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Mummy dearest

This recently discovered female mummy (found with a gold bowl covering her face) has archeological tongues a waggin'. Photo by Ira Block, National Geographic.

There seems to be no end to the bizarre archaeological finds in Peru. Reuters broke this story yesterday, but there were no decent pictures, so I hesitated to blog it. But now that the NY Times is all over it -- pictures be damned -- I gotta post it.

It seems they've discovered the mummified, tattooed remains of an elite woman of the Moche culture. They believe the find is some 1,500 years old.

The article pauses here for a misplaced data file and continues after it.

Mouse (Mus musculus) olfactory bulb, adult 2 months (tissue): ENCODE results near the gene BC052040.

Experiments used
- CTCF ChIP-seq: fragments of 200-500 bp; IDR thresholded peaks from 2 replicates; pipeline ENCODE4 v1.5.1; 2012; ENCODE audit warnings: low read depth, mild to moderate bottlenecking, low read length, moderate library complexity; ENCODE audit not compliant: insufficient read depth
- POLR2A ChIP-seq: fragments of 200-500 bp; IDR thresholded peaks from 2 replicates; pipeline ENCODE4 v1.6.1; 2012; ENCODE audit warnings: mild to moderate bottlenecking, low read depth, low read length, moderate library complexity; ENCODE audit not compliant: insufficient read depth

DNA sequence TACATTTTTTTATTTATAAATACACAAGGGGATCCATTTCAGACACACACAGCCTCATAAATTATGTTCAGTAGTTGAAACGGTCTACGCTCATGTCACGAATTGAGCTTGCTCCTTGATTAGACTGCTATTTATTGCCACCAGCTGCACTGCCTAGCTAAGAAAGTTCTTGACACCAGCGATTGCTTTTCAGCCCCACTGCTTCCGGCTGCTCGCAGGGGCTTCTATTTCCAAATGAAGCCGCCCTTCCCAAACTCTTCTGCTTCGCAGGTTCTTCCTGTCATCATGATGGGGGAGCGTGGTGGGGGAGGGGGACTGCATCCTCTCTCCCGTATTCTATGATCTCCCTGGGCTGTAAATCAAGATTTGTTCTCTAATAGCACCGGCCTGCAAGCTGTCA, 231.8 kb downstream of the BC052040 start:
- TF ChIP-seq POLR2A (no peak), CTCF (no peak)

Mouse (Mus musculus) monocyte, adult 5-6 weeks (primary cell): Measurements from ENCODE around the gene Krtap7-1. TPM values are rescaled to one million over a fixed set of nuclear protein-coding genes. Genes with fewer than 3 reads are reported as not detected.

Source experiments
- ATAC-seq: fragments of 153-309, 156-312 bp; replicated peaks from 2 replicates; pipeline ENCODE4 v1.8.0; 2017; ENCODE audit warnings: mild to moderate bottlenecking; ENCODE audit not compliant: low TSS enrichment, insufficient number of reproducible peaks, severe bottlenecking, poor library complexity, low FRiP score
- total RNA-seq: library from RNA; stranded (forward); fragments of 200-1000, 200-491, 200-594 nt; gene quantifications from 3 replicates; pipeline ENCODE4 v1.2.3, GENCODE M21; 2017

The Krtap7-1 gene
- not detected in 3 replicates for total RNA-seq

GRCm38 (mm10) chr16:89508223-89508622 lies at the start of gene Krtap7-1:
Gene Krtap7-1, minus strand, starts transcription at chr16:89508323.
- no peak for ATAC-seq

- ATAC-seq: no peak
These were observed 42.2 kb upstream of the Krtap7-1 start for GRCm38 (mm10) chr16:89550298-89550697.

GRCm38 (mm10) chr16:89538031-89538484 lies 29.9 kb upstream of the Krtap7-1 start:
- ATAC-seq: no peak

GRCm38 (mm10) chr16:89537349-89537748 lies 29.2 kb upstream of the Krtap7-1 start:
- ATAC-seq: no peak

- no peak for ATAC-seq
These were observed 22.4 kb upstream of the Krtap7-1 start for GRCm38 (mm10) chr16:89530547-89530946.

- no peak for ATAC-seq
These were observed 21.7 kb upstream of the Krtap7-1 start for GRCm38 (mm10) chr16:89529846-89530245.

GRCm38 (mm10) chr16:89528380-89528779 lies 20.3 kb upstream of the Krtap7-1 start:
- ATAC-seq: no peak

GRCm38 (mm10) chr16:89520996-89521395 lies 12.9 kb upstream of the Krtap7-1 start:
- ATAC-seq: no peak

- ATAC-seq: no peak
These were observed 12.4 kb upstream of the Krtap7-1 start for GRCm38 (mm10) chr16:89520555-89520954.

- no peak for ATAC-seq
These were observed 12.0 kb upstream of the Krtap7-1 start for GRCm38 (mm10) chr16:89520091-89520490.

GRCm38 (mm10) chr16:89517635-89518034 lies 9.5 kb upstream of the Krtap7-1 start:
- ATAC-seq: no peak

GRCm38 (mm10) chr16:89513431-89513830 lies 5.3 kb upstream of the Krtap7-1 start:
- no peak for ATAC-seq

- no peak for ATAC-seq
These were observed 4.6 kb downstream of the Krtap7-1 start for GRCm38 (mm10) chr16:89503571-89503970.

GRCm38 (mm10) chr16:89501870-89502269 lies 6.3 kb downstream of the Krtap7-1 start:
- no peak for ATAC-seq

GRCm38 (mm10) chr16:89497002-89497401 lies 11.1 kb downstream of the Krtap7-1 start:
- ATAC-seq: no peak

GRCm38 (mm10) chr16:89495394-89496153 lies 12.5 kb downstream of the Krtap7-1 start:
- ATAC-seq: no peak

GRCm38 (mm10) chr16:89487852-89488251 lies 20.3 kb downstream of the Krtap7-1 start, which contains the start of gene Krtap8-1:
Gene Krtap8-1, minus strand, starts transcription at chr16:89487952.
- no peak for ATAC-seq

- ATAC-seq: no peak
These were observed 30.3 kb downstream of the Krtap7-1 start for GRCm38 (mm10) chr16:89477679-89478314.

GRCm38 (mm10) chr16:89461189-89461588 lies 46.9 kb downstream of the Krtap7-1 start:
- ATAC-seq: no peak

Finding the lavishly appointed tomb of a Moche leader is certainly a great find, but it's not unheard of. No, what's got the archeological world buzzing is that she's female. What's more, she was buried with some serious weaponry, including two ceremonial war clubs and 28 spear throwers -- which suggests that she not only was a leader of some kind but a warrior to boot. Until now, most experts agreed that the Moche culture, which thrived from 100 to 800 CE, was run by men -- a sort of Precolombian, he-man woman-haters club.

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